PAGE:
"Strong community engagement with some of the most marginalised areas of the local community, for example through the Engaging with Travellers work. This has included making visits to the sites, engaging with the community and building relationships and using this as a vehicle to identify needs."
Good practice noted by Education Scotland in a secondary school
- How well do all staff understand their role and responsibility in supporting Travellers' wellbeing?
- To what extent do we critically engage with research, policy sources and developments in learning and teaching for mobile cultures?
Management of resources to promote equity
School leaders need to promote equity for Travellers in their schools by ensuring that resources are managed in a way which enables the needs of this group of learners to be better met alongside meeting the needs of their other learners. Resource decisions in schools should be evidence-based, systematically monitored and regularly reviewed to ensure that resources are targeted to work and approaches which lead to improved, more equitable outcomes for Travellers. Before fully committing resources, schools should look for research or other evidence from those who have tested the product or approach in other schools or local authority areas, or pilot the product or approach themselves. The impact of Travellers lifestyles should also be considered, for example, resources which aren't sufficiently flexible to work around a pattern of interrupted education pattern are unlikely to be effective in supporting some Travellers.
Of course, not everything needs to have a financial cost and school leaders should consider how using their existing resources - including premises and staff - effectively and flexibly, can support Travellers. For example, identifying a staff member to act as a key point of contact with Travellers, can have significant benefits (see also Leadership of learning and staff development sub-section). Also, school leaders can get involved in, or draw on the expertise of, Scotland's Traveller Education Network ( TENET), a national professional network where ideas around management and resourcing are shared. Many Scottish education authorities encourage their designated Traveller education support staff to join TENET.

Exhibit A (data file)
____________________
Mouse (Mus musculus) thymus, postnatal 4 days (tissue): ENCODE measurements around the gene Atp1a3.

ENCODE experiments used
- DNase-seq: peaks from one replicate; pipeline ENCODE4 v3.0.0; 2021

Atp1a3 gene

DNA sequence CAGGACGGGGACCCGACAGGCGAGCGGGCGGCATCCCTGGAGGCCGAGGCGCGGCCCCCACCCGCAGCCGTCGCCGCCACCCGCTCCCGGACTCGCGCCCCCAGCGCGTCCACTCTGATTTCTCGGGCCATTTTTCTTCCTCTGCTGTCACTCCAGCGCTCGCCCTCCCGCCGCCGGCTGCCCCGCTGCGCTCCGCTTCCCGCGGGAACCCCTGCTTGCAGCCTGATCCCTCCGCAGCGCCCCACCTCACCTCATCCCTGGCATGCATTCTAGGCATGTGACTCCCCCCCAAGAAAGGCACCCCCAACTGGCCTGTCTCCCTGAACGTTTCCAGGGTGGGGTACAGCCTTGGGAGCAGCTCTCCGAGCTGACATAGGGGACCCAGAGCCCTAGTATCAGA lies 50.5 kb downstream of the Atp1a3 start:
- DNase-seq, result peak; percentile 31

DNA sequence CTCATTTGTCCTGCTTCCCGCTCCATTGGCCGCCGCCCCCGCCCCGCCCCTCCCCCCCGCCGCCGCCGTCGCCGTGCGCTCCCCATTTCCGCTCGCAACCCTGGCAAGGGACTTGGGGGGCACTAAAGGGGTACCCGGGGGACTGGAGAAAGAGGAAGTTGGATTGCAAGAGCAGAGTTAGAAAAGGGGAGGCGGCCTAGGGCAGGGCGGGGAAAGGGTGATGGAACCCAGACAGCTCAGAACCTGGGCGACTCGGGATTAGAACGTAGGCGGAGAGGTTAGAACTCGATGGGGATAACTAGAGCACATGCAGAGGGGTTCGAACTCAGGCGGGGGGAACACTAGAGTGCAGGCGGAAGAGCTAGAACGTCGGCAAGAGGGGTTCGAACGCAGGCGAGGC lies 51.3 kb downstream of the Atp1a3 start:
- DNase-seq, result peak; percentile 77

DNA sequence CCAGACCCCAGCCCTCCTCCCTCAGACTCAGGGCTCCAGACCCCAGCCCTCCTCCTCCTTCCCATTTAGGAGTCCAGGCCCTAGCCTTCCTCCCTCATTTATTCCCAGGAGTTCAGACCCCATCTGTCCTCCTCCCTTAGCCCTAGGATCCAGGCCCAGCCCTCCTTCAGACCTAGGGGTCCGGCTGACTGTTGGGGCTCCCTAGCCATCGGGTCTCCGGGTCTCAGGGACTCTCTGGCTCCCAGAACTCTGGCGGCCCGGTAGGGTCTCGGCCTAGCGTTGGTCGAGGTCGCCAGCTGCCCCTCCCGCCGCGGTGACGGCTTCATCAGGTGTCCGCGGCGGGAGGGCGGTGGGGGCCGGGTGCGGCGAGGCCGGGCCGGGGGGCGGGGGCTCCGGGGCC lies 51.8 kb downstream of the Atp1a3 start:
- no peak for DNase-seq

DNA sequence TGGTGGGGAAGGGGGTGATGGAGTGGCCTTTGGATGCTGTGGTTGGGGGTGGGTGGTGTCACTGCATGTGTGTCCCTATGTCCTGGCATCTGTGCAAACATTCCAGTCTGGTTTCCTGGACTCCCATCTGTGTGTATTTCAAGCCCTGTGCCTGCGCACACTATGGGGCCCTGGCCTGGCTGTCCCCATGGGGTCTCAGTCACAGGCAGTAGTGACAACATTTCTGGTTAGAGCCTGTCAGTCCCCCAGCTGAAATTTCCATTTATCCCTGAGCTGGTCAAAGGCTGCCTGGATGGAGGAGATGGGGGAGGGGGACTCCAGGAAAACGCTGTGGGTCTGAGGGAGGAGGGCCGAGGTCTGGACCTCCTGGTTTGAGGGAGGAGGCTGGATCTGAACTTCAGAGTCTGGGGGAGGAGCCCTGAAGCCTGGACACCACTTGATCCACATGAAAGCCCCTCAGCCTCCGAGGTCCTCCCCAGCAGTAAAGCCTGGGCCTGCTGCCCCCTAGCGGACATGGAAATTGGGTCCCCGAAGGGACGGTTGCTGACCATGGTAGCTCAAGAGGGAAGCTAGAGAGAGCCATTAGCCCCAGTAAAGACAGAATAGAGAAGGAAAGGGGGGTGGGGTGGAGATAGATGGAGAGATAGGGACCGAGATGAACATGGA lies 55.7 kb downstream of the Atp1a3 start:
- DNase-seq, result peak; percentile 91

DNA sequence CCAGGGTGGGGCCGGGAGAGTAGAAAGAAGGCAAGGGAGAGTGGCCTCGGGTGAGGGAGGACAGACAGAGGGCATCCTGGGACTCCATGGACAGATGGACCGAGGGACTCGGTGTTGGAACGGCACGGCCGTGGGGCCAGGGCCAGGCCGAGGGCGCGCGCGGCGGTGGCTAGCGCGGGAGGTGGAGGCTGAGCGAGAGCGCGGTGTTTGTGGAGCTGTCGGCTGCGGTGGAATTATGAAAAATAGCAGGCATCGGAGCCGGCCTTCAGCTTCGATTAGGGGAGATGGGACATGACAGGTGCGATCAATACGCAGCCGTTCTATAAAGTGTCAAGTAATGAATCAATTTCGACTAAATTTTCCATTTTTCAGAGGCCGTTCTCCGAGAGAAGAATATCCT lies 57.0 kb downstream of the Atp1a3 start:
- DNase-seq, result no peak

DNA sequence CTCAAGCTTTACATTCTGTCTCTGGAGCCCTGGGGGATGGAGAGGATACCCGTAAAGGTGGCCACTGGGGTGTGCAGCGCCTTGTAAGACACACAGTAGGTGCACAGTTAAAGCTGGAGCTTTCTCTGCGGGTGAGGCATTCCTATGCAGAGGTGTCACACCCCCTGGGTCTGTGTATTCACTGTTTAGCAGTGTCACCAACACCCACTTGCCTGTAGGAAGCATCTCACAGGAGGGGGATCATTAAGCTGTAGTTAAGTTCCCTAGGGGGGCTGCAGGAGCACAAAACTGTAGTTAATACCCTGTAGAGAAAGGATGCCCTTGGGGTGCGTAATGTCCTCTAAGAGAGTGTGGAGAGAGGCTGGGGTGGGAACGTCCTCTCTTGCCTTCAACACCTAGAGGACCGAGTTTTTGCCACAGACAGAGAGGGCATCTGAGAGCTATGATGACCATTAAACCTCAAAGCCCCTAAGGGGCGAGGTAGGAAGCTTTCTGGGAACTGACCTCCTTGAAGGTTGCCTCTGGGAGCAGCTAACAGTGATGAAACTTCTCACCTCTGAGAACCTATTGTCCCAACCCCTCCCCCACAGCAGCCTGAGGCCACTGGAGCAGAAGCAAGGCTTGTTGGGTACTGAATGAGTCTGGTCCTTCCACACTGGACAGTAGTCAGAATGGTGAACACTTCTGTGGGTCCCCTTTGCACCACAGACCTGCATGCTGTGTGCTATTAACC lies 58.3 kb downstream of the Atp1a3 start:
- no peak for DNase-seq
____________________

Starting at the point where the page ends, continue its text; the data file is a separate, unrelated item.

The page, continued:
"The most successful area for us as a school has been the Performance Programme. Talents have been uncovered from singing and acting to dancing. Parents have made the effort to come in and see their child perform out with school hours and this has contributed immensely to the child's self-esteem and parents' experience of school life."
Investment in staff development is crucial to supporting Travellers through education, and should ensure that the benefits from other resource investments are maximised. For example, by supporting all school staff to develop their knowledge and understanding of Traveller culture, the school will become more inclusive and Travellers will benefit as a result (see Leadership of learning and staff development sub-section).
Schools will want to acquire learning resources to support Travellers and other children who need additional support, for example resources to support EAL learners, resources known to help children quickly catch up on their literacy ability or digital resources which help children continue learning during periods of mobility. Such investments may be significant, and need to be evaluated carefully before committing resources. It is critical too that schools invest in the associated staff training for learning resources, where appropriate, to ensure that the full benefits of such investment are realised.
Schools should consider how the challenges faced by Traveller children and young people might impact on how they arrange and use the learning environment. For example, schools without existing nurture spaces should consider the benefits of creating a space which can be used as a safe or quiet space for Travellers, and other children, particularly at times when they are struggling to transition into a new school or just feeling unsafe. Such a space can also be used to support a 'soft start', helping a child prepare themselves for class if they have arrived for school late and/or in an anxious state.
- How effectively do we use our resources to meet the learning needs of children from mobile cultures and ensure equity?
- How reliable is our evidence of impact on the learning of the pupils?
- Do we need to adjust our learning to meet Traveller's needs, and if so, how?
- The revised National Approach to Anti-bullying [include future published date and link once known].
- The revised Included, Engaged and Involved Part 2 [include future published date and link once known].
- Included, Engaged and Involved Part 1: Attendance in Scottish Schools